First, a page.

I know Judge Gregory Gross. With my cases, he was always even-handed and amazingly calm. However, none of my clients had an issue with facial hair. Apparently, that’s the breaking point, and the Court of Appeals for the Armed Forces (CAAF) did not mince words, and their vote was unanimous.
In short, they issued the following ruling:
Appellant’s writ-appeal petitions for mandamus andprohibition are hereby granted. In light of the above, the military judge is ordered removed. The appropriate authority shall detail a new military judge in this case. Further, the contempt convictions against Appellant, as well as the military judge’s order to forcibly shave Appellant, are hereby vacated.
In a bit more detail, here is some of their analysis:
As an initial matter, the command, and not the military judge, has the primary responsibility for the enforcement of grooming standards. See AR Reg. 600-20; Dep’t of Defense Instr. 1300.17, Accommodation of Religious Practices Within the Military Services (Feb. 10, 2009). The maintenance of discipline, unit cohesion and unit morale are command responsibilities and functions. A military judge’s contempt authority is directed toward control of the courtroom. Although the military judge here stated that Appellant’s beard was a “disruption,” there was insufficient evidence on this record to demonstrate that Appellant’s beard materially interfered with the proceedings. See R.C.M. 804 Discussion (“In order to justify removal from the proceedings, the accused’s behavior should be of such a nature as to materially interfere with the conduct of the proceedings.”). Thus, taken together, the decision to remove Appellant from the courtroom, the contempt citations, and the decision to order Appellant’s forcible shaving in the absence of any command action to do the same, could lead an objective observer to conclude that the military judge was not impartial towards Appellant.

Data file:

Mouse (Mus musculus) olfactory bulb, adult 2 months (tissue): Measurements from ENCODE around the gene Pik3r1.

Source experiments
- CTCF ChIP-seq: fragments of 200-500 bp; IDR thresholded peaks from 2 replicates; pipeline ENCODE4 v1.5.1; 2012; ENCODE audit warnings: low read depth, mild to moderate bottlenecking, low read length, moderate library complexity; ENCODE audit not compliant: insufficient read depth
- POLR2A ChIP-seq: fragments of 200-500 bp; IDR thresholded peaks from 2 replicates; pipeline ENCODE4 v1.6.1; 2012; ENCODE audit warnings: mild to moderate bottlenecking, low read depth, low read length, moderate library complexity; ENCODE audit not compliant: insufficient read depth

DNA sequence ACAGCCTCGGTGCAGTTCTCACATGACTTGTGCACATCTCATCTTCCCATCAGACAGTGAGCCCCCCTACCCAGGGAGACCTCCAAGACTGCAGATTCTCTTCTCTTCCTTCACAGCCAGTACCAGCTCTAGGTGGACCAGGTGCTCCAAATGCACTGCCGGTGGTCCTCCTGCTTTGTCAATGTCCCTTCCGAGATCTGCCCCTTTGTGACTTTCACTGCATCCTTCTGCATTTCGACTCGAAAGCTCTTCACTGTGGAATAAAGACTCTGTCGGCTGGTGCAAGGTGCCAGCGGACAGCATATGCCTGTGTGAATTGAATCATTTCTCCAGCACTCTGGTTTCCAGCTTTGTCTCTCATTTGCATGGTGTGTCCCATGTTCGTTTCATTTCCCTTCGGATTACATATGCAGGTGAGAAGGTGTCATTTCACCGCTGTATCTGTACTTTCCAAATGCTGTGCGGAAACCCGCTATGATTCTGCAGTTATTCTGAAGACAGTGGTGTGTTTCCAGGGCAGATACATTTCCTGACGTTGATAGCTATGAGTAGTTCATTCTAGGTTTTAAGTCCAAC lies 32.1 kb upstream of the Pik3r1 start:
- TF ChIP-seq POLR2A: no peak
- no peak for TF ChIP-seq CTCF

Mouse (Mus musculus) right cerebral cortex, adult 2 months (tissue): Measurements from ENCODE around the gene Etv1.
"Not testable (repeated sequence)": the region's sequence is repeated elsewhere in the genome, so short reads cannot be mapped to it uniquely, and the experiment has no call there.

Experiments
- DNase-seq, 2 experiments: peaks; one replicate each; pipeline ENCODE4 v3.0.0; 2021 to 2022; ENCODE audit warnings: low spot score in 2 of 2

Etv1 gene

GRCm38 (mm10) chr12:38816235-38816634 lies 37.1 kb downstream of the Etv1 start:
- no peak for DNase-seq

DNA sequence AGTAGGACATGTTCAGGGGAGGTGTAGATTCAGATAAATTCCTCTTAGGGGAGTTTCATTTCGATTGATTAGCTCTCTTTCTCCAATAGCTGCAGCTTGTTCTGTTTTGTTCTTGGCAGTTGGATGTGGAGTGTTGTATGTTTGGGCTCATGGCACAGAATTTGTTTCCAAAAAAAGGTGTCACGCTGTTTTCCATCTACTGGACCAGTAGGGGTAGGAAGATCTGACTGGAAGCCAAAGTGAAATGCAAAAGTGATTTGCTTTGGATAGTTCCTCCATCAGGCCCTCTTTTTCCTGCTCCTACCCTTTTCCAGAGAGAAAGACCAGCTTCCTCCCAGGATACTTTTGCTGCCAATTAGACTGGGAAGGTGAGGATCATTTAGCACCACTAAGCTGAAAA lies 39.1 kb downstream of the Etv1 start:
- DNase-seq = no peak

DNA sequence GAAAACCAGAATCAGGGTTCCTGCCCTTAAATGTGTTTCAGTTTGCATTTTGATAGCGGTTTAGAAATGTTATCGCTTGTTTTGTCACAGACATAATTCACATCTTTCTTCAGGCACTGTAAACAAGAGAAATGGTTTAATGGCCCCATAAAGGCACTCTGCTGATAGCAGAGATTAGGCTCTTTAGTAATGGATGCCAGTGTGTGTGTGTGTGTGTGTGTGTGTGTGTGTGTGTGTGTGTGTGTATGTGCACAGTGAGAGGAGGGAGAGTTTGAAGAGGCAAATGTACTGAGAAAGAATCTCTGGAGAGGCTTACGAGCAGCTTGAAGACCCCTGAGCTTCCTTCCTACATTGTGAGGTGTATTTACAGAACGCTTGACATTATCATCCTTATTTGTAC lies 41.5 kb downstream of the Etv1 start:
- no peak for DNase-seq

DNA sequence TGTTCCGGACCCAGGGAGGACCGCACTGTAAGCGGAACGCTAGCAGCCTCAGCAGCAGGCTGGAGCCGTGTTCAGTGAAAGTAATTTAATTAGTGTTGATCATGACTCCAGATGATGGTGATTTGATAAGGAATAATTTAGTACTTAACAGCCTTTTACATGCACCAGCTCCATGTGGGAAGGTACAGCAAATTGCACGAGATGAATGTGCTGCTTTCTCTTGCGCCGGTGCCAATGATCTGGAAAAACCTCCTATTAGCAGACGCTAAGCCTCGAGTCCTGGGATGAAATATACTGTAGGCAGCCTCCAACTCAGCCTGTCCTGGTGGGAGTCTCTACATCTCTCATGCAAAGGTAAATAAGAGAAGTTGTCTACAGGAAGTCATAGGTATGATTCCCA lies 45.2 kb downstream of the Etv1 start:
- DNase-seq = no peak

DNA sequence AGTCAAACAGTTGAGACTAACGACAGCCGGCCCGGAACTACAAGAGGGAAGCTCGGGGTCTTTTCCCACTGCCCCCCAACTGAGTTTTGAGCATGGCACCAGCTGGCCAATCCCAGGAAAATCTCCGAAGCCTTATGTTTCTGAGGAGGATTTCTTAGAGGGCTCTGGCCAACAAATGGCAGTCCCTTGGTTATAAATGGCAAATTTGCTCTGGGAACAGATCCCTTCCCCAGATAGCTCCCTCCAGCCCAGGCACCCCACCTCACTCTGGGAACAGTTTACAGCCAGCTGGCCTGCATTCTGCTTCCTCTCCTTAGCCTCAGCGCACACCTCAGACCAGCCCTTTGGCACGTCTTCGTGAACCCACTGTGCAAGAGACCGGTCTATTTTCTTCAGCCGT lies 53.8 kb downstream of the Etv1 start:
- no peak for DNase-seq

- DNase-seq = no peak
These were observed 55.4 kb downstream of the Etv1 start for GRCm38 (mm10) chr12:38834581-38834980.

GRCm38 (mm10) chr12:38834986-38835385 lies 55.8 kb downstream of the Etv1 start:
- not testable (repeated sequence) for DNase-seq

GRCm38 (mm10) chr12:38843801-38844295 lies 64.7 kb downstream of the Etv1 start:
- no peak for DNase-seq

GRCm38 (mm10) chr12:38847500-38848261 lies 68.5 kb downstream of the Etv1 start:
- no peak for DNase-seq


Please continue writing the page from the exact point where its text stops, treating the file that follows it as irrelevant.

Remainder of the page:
In light of these rulings, and the military judge’s accusations regarding the latrine, it could reasonably appear to an objective observer that the military judge had allowed the proceedings to become a duel of wills between himself and Appellant rather than an adjudication of the serious offenses with which Appellant is charged.
For those of you frustrated with the already-long wait, the train has gone back to the station. Now, every decision made by Judge Gross will be reevaluated, especially in light of the heightened appellate scrutiny that accompanies any military death penalty case.
They’ll try to get it right, but that may no longer be possible. Hand it to defense counsel. They acted quickly, wisely, and decisively. They’re getting exactly what they want in a military death penalty case–a big mess.
H/T to JMo for alerting me to the news.
As an aside, this was also in the decision:
[Following an Hasan court appearance], the military judge went to the deliberation room latrine. He found what he described as “what appeared to be feces spread out on the floor” of the latrine. He then ordered defense counsel to “[g]et someone over to the courtroom immediately” to clean the latrine and stated that “[t]he accused will not use that latrine again.” At each subsequent hearing, the military judge held Appellant in contempt, fined him $1000, and had him removed from the courtroom to watch the proceedings by closed-circuit television.
Defense counsel submitted a “Renewed Motion to Disqualify the Military Judge.”1 The defense argued that the military judge had become personally biased against the accused because of his beard. Defense counsel also cited the latrine incident and stated that Department of Emergency Services (DES) personnel determined that the substance on the floor was in fact mud tracked in by a DES guard.